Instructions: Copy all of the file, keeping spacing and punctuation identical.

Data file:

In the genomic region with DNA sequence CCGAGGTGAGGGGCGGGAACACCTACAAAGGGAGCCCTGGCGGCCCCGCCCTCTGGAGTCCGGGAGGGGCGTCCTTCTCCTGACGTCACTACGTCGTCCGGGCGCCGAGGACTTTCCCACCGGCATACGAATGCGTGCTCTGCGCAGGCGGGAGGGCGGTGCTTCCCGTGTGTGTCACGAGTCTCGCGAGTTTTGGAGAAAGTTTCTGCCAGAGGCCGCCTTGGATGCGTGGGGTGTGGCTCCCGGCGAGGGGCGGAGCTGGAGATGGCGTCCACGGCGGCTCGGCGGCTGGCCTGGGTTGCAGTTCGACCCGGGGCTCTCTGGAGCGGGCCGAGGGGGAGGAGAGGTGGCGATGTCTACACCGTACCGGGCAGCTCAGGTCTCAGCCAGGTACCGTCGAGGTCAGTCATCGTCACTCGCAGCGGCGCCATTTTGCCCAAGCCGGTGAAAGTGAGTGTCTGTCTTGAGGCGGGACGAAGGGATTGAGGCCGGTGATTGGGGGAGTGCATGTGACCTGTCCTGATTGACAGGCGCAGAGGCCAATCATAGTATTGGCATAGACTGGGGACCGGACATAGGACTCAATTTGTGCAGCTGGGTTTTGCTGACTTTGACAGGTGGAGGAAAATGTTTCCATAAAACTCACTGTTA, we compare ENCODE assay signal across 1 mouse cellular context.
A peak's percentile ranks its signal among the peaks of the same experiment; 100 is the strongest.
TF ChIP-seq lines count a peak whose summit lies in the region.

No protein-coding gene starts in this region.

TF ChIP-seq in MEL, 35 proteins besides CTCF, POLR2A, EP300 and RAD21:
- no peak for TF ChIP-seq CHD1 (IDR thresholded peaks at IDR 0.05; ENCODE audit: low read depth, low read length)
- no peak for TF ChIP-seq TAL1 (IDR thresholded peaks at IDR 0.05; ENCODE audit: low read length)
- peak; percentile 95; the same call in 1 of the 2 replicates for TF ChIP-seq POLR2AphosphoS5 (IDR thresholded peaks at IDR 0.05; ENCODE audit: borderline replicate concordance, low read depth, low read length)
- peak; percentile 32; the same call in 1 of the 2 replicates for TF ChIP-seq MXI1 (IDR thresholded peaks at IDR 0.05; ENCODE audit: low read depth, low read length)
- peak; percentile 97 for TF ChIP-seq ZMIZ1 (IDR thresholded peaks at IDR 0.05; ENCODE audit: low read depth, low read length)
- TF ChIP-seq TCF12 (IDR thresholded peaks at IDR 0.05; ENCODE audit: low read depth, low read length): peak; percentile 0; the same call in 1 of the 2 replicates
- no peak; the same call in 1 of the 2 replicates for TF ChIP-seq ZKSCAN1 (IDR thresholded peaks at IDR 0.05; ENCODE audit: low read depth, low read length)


In the genomic region with DNA sequence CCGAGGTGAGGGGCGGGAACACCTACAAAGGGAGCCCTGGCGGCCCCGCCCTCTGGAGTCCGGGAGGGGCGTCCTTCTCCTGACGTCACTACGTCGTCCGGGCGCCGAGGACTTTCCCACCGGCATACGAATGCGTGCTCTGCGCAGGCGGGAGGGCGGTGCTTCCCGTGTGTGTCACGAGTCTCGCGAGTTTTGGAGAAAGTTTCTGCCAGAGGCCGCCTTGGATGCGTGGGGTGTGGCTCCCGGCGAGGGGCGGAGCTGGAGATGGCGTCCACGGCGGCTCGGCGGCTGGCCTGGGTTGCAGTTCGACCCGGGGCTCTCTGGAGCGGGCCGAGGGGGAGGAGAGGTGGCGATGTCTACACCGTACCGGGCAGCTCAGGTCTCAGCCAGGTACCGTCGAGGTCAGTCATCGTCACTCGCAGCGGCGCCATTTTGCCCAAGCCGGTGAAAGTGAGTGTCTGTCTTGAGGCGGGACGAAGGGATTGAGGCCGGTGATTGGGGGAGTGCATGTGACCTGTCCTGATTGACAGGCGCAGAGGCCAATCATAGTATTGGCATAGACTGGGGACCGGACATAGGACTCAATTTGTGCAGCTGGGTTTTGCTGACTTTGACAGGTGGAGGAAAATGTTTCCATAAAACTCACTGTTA, we compare ENCODE assay signal across 1 mouse cellular context.
A peak's percentile ranks its signal among the peaks of the same experiment; 100 is the strongest.
TF ChIP-seq lines count a peak whose summit lies in the region.

No protein-coding gene starts in this region.

TF ChIP-seq in MEL, 35 proteins besides CTCF, POLR2A, EP300 and RAD21:
- no peak for TF ChIP-seq CHD1 (IDR thresholded peaks at IDR 0.05; ENCODE audit: low read depth, low read length)
- no peak for TF ChIP-seq TAL1 (IDR thresholded peaks at IDR 0.05; ENCODE audit: low read length)
- peak; percentile 95; the same call in 1 of the 2 replicates for TF ChIP-seq POLR2AphosphoS5 (IDR thresholded peaks at IDR 0.05; ENCODE audit: borderline replicate concordance, low read depth, low read length)
- peak; percentile 32; the same call in 1 of the 2 replicates for TF ChIP-seq MXI1 (IDR thresholded peaks at IDR 0.05; ENCODE audit: low read depth, low read length)
- peak; percentile 97 for TF ChIP-seq ZMIZ1 (IDR thresholded peaks at IDR 0.05; ENCODE audit: low read depth, low read length)
- TF ChIP-seq TCF12 (IDR thresholded peaks at IDR 0.05; ENCODE audit: low read depth, low read length): peak; percentile 0; the same call in 1 of the 2 replicates
- no peak; the same call in 1 of the 2 replicates for TF ChIP-seq ZKSCAN1 (IDR thresholded peaks at IDR 0.05; ENCODE audit: low read depth, low read length)